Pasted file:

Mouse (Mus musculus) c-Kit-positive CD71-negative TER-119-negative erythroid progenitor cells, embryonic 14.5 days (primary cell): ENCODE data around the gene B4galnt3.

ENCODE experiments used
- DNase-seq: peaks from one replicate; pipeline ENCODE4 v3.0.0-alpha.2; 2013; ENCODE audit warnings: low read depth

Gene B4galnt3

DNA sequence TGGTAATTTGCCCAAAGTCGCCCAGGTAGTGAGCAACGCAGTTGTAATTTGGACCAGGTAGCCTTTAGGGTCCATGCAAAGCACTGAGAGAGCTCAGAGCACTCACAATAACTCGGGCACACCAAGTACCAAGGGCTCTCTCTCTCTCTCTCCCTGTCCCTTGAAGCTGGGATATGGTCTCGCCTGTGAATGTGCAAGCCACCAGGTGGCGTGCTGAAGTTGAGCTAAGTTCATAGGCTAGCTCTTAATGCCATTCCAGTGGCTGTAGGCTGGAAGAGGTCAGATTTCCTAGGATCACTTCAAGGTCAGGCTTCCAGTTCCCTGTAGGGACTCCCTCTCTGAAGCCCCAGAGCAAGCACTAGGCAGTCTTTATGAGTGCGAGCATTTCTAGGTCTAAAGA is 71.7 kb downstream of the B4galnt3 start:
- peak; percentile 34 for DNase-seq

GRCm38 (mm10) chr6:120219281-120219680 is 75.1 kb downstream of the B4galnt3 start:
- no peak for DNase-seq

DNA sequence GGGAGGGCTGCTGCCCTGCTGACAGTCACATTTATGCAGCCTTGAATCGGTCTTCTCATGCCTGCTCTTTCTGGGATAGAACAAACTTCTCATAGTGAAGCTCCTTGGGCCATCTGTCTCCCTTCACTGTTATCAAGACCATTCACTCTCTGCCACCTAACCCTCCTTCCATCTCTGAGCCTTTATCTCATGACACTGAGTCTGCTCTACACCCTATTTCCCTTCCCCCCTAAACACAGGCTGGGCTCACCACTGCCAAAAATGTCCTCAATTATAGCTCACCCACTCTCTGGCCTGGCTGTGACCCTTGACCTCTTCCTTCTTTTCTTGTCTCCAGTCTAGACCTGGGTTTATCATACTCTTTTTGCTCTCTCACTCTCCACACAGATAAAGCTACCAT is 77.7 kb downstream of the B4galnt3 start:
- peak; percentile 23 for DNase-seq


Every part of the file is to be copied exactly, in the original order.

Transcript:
Mouse (Mus musculus) c-Kit-positive CD71-negative TER-119-negative erythroid progenitor cells, embryonic 14.5 days (primary cell): ENCODE data around the gene B4galnt3.

ENCODE experiments used
- DNase-seq: peaks from one replicate; pipeline ENCODE4 v3.0.0-alpha.2; 2013; ENCODE audit warnings: low read depth

Gene B4galnt3

DNA sequence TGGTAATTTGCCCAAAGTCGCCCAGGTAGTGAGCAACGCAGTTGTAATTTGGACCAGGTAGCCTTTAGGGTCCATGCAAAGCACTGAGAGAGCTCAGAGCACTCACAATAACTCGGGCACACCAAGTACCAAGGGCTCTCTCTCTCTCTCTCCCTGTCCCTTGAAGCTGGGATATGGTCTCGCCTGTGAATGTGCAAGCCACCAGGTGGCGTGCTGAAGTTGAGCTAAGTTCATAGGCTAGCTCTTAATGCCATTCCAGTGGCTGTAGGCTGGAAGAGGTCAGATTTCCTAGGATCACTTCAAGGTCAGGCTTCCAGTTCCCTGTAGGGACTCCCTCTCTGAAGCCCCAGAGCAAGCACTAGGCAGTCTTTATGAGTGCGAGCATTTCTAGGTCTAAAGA is 71.7 kb downstream of the B4galnt3 start:
- peak; percentile 34 for DNase-seq

GRCm38 (mm10) chr6:120219281-120219680 is 75.1 kb downstream of the B4galnt3 start:
- no peak for DNase-seq

DNA sequence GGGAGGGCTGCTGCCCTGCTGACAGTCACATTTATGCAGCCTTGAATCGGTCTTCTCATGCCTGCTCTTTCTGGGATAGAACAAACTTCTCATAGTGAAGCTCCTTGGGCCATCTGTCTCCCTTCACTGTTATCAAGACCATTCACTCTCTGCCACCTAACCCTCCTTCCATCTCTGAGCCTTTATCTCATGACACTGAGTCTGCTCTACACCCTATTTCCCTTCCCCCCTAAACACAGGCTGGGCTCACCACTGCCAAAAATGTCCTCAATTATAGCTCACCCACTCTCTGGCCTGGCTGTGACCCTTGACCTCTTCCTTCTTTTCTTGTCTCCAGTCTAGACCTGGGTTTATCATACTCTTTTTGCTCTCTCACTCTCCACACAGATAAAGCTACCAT is 77.7 kb downstream of the B4galnt3 start:
- peak; percentile 23 for DNase-seq